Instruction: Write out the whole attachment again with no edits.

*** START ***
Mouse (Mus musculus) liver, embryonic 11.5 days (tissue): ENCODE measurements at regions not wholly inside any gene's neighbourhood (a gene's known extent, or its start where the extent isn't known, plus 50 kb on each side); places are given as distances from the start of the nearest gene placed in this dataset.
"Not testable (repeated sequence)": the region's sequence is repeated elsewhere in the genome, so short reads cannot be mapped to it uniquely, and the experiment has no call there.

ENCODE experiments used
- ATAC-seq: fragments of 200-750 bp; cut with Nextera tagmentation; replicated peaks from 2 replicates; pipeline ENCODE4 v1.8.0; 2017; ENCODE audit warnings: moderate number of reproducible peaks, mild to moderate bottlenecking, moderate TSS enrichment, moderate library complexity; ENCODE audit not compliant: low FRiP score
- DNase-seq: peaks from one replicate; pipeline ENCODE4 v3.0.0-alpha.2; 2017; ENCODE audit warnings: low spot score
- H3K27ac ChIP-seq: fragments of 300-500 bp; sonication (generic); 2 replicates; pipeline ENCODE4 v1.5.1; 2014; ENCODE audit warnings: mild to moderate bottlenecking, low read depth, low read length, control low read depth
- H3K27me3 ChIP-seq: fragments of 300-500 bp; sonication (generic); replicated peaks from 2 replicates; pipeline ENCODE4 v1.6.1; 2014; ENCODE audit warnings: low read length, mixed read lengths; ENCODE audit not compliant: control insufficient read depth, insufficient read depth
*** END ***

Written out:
Mouse (Mus musculus) liver, embryonic 11.5 days (tissue): ENCODE measurements at regions not wholly inside any gene's neighbourhood (a gene's known extent, or its start where the extent isn't known, plus 50 kb on each side); places are given as distances from the start of the nearest gene placed in this dataset.
"Not testable (repeated sequence)": the region's sequence is repeated elsewhere in the genome, so short reads cannot be mapped to it uniquely, and the experiment has no call there.

ENCODE experiments used
- ATAC-seq: fragments of 200-750 bp; cut with Nextera tagmentation; replicated peaks from 2 replicates; pipeline ENCODE4 v1.8.0; 2017; ENCODE audit warnings: moderate number of reproducible peaks, mild to moderate bottlenecking, moderate TSS enrichment, moderate library complexity; ENCODE audit not compliant: low FRiP score
- DNase-seq: peaks from one replicate; pipeline ENCODE4 v3.0.0-alpha.2; 2017; ENCODE audit warnings: low spot score
- H3K27ac ChIP-seq: fragments of 300-500 bp; sonication (generic); 2 replicates; pipeline ENCODE4 v1.5.1; 2014; ENCODE audit warnings: mild to moderate bottlenecking, low read depth, low read length, control low read depth
- H3K27me3 ChIP-seq: fragments of 300-500 bp; sonication (generic); replicated peaks from 2 replicates; pipeline ENCODE4 v1.6.1; 2014; ENCODE audit warnings: low read length, mixed read lengths; ENCODE audit not compliant: control insufficient read depth, insufficient read depth